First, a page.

FINALIST: DEAL OF THE YEAR, LESS THAN $25 MILLION
Amy Sparks’ acquisition of Nuvar Inc. in May required the company’s new top executive to adapt to her role as an “outsider” as she worked to integrate herself into the operations.
The deal came about as a result of Sparks’ years-long business connection with Mark Kuyper, the founder of the Holland-based manufacturer and developer of finished goods primarily for the contract furniture industry.
To position the company for success after the close of the acquisition, Sparks — who took over as president and CEO — needed to showcase her leadership abilities to Nuvar’s approximately 140 employees.
“I was the outsider,” Sparks said. “That was unique coming into a team that was very much connected and had a long history with one another. It was incumbent on me to learn their rhythm and how they operated and then (figure out) how I could come in and work with that team and really make it better.”
Sparks credited her experience within the industries Nuvar serves and her background in financial management as crucial to positioning the company for growth after the deal, which was selected as a finalist in the 2018 MiBiz M&A Deals of the Year Awards in the less than $25 million category. She also retained nearly all of the company’s employees.
Early on in her discussions with Kuyper, Sparks made it clear that she needed to know that key management staff were on board with the deal, and that there would be continuity in the existing staff mentoring and leadership training programs.
“You need a culture,” Sparks said. “Making sure that was aligned (was) first and foremost. For me, buying into a business where there’s a solid team in place was a tremendous bonus.”
Prior to acquiring Nuvar, Sparks spent 15 years leading Soundtech Inc., a Grand Rapidsbased acoustical engineering firm that shared several clients with Nuvar.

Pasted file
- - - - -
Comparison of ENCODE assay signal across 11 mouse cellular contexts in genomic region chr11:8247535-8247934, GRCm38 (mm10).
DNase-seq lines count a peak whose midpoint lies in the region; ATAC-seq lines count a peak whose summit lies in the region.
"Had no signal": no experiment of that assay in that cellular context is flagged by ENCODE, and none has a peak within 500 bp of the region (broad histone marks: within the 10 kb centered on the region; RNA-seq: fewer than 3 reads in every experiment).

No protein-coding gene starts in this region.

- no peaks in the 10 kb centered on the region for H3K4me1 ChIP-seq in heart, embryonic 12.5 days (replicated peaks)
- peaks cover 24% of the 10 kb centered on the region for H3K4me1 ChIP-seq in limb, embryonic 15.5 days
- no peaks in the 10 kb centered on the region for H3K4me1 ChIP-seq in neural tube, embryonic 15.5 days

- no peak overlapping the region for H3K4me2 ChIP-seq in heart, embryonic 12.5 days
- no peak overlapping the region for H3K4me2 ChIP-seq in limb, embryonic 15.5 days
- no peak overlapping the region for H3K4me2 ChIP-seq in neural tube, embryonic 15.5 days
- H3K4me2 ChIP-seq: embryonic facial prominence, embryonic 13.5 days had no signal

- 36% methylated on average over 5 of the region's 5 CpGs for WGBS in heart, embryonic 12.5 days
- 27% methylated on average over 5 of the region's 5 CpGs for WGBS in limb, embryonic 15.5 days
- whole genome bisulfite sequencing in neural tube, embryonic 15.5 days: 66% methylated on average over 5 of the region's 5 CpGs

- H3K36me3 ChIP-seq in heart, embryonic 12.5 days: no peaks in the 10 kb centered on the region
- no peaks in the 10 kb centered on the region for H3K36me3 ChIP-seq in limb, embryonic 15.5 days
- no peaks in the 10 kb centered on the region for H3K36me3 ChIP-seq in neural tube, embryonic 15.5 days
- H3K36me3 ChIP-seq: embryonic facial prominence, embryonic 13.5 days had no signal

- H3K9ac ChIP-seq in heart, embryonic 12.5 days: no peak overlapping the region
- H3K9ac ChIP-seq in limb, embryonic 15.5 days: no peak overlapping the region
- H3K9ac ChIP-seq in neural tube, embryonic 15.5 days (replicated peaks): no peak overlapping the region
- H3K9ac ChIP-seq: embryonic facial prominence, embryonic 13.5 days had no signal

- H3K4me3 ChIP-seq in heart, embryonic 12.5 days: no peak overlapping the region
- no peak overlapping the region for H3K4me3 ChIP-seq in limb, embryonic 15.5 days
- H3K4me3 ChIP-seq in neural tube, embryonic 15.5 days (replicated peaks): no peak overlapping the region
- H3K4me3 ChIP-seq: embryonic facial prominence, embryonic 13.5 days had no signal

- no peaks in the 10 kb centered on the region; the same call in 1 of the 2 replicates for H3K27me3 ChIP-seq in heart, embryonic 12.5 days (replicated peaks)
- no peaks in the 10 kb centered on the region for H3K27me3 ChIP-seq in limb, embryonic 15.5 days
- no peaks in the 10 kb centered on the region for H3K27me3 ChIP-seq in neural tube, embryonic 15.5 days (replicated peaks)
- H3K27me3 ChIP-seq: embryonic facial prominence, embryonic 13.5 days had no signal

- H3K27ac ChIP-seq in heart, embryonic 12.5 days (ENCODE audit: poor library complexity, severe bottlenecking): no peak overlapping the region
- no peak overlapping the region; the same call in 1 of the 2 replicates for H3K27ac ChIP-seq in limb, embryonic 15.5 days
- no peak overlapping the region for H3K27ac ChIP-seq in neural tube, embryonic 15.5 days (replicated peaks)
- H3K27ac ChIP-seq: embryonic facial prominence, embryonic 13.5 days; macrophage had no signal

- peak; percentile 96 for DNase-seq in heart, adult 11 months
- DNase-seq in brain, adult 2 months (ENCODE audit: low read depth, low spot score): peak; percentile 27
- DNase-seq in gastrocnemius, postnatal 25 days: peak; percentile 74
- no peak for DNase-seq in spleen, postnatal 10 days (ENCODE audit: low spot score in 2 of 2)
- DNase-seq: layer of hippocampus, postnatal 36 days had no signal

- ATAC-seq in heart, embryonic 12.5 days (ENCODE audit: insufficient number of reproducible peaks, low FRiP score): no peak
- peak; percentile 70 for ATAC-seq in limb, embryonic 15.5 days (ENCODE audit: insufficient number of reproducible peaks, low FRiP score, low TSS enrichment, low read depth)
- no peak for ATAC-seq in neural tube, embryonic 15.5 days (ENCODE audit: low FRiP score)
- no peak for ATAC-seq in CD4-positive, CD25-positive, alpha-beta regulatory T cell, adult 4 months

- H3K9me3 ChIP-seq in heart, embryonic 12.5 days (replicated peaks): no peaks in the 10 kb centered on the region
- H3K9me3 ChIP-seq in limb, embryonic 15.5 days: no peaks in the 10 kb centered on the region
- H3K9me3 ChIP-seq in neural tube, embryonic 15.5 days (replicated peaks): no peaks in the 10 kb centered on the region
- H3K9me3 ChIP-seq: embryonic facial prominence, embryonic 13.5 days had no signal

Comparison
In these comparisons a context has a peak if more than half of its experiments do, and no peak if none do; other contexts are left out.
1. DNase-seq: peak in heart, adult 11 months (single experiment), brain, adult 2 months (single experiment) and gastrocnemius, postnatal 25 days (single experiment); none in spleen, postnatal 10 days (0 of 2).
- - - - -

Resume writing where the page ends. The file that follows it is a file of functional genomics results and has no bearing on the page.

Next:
When Kuyper decided to begin exploring succession options for the roughly three decade-old company, her name rose to the top of the list, driven particularly by her experience in the contract furniture market.
“Both of us saw the right fit and connections from the start,” Sparks said. “It did take a process of a couple years, something that we entered into both very carefully and with a lot of forethought to make sure it was right — first for the business, and right for Mark and myself.”
Advisers who worked on the deal described it as “perfect situation” for Sparks and Kuyper.
“We all were very collegial and we all tried to stay focused on the goal of keeping everything on a friendly, amicable basis,” said Jon Siebers, an attorney and shareholder at Grand Rapids law firm Rhoades McKee PC, who served as legal counsel for Sparks on the transaction.
“There were some bumps in the road that we hit along the way, as there are in every deal, but we focused on the goal of making it work and keeping Mark and Amy’s relationship strong,” Siebers said. “You don’t see that in every deal. A lot of deals, if the buyer and seller don’t have a relationship to begin with, they don’t care if that relationship is tarnished in the deal, so the advisers may tend to be more acrimonious.”
Trade groups representing the office furniture industry project continued expansion for the sector. The Business and Institutional Furniture Manufacturers Association (BIFMA) projected growth of around 4.5 to 5 percent in 2018 for the corporate, education and health care sectors.
While tariffs and the potential for an escalating trade war do lend an air of uncertainty for a company like Nuvar, Sparks said they are smaller concerns than the ongoing labor shortage.
Nuvar, which has annual revenue of between $40 million and $70 million, will likely need to hire 20 to 25 new employees in the near future if the company secures a couple of possible new contracts, Sparks said.
To that end, she credits the company’s people and culture as being crucial to ensuring its continued growth. While Sparks remains open to future acquisitions if the right opportunity presented itself, Nuvar typically prefers a more organic approach to growth.
“If you can take a really strong culture you already have and grow that internally, I find that’s (better) for success,” she said. “That’s our first focus.”